The Wars of the Roses was thirty years of fighting

Far from it. There seems to be a popular belief, at least in some newspapers, that the Wars of the Roses were some sort of non stop battle. It was far from it. One of the longest periods of peace in Medieval England can be found during these wars. There is on average less than one major battle per year during the Wars of the Roses. Indeed, if you add up the total number of weeks in which campaigning is known to have been undertaken on a grand scale, by the major nobles, it comes out at less than a years worth of campaigns over a 32 year period.

The Wars of the Roses was Lancashire v Yorkshire

This misunderstands where the names come from. This isn’t so much a newspaper error but more a general misconception. It’s one I saw people having at the start of the University of Oxford course on the Wars of the Roses. It is easy to think that the wars were geographically based around Lancaster and York. They are quite simply titles though. Land in both counties was held by supporters of both sides. The Neville family, for example, held a large amount of land in the north. Towton is a good example of this not being the case. The House of Lancaster had used York as a base from which they took to the battlefield at Towton. The Battle of Ferrybridge and Dingtindale both saw the Yorkshire based ‘Flower of Craven’ fighting on the side of the House of Lancaster. Huge swathes of land were controlled in this way. Even at the height of Richard, Duke of Gloucester’s power in the north there were supporters of the house of Lancaster in Yorkshire and Yorkists in Lancashire.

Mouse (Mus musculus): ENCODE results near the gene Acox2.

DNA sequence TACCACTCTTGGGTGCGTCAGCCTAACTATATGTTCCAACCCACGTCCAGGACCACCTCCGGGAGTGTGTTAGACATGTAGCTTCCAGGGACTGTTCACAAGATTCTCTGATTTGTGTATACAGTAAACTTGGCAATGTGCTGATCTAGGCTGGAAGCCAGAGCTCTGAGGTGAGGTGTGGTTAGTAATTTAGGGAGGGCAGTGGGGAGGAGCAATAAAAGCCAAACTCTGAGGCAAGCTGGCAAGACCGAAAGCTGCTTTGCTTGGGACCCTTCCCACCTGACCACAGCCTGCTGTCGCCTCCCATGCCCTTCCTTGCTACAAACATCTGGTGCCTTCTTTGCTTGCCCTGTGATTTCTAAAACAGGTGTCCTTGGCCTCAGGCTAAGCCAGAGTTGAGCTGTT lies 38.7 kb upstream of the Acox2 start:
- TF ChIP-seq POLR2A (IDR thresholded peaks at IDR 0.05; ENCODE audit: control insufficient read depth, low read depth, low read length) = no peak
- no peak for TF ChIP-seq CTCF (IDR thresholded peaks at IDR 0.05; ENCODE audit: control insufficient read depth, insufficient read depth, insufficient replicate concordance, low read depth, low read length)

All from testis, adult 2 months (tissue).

Richard Duke of Gloucester was guardian of Edward V

Not the case. Suggested by David Durose on the British Medieval History group. Many people believe that Richard was named as the guardian of Edward V. This would have seen him in charge of the young kings safety and would worsen claims made against him in relation to the fate of Edward and his brother. However, Richard wasn’t the guardian of Edward. Richard’s position following the death of Edward IV was Protector of the Realm. The appointed guardian of Edward was Earl Rivers.

Causes of the Wars of the Roses – Course of the War of the Roses – Events of the War of the Roses

Battles in the Wars of the Roses

First Battle of St. Albans  – Battle of Blore Heath – Battle of Ludford Bridge – Battle of Northampton – Battle of Wakefield – Battle of Mortimer’s Cross – Second Battle of St. Albans Battle of Ferrybridge – Battle of Towton – Battle of Hedgeley Moor – Battle of Hexham – Battle of Edgecote Moor – Battle of Losecote Field – Battle of Barnet – Battle of Tewkesbury – Battle of Bosworth – Battle of Stoke Field

Documents, Maps and Evidence

The Rous Rolls – Paston Letters – Edward IV Roll

People and periods

British History – The Wars of the Roses – The Plantagenets – The Tudors – King Henry IV – King Henry V – King Henry VI – King Edward IV – King Edward V – King Richard III – King Henry VII – Margaret of Anjou

Schoolshistory – teaching resources for Key Stage 3, GCSE and A Level history